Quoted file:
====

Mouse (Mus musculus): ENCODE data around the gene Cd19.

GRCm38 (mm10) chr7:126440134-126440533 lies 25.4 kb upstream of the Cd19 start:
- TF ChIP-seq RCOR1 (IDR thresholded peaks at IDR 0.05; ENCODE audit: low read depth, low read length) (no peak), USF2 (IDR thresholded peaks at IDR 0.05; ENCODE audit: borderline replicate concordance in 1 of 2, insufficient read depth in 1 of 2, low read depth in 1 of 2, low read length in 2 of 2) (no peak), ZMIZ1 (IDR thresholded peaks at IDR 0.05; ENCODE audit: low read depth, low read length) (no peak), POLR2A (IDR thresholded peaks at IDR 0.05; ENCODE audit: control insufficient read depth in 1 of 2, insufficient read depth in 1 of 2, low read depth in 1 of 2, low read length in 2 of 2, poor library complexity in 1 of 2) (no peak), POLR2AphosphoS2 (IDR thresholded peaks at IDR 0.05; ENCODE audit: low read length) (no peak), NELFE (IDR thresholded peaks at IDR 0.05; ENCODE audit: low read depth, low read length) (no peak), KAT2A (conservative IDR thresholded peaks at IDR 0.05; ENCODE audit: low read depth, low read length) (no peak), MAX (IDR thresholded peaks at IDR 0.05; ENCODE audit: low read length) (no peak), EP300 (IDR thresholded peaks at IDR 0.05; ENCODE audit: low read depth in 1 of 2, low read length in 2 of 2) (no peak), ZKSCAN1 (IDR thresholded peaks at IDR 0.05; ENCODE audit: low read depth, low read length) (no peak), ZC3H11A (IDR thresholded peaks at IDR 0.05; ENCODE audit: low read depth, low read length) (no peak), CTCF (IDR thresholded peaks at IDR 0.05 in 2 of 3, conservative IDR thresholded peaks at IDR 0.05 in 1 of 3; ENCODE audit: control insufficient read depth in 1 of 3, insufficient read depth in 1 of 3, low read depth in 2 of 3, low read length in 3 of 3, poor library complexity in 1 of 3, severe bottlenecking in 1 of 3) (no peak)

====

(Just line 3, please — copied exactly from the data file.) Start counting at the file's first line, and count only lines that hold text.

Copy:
- TF ChIP-seq RCOR1 (IDR thresholded peaks at IDR 0.05; ENCODE audit: low read depth, low read length) (no peak), USF2 (IDR thresholded peaks at IDR 0.05; ENCODE audit: borderline replicate concordance in 1 of 2, insufficient read depth in 1 of 2, low read depth in 1 of 2, low read length in 2 of 2) (no peak), ZMIZ1 (IDR thresholded peaks at IDR 0.05; ENCODE audit: low read depth, low read length) (no peak), POLR2A (IDR thresholded peaks at IDR 0.05; ENCODE audit: control insufficient read depth in 1 of 2, insufficient read depth in 1 of 2, low read depth in 1 of 2, low read length in 2 of 2, poor library complexity in 1 of 2) (no peak), POLR2AphosphoS2 (IDR thresholded peaks at IDR 0.05; ENCODE audit: low read length) (no peak), NELFE (IDR thresholded peaks at IDR 0.05; ENCODE audit: low read depth, low read length) (no peak), KAT2A (conservative IDR thresholded peaks at IDR 0.05; ENCODE audit: low read depth, low read length) (no peak), MAX (IDR thresholded peaks at IDR 0.05; ENCODE audit: low read length) (no peak), EP300 (IDR thresholded peaks at IDR 0.05; ENCODE audit: low read depth in 1 of 2, low read length in 2 of 2) (no peak), ZKSCAN1 (IDR thresholded peaks at IDR 0.05; ENCODE audit: low read depth, low read length) (no peak), ZC3H11A (IDR thresholded peaks at IDR 0.05; ENCODE audit: low read depth, low read length) (no peak), CTCF (IDR thresholded peaks at IDR 0.05 in 2 of 3, conservative IDR thresholded peaks at IDR 0.05 in 1 of 3; ENCODE audit: control insufficient read depth in 1 of 3, insufficient read depth in 1 of 3, low read depth in 2 of 3, low read length in 3 of 3, poor library complexity in 1 of 3, severe bottlenecking in 1 of 3) (no peak)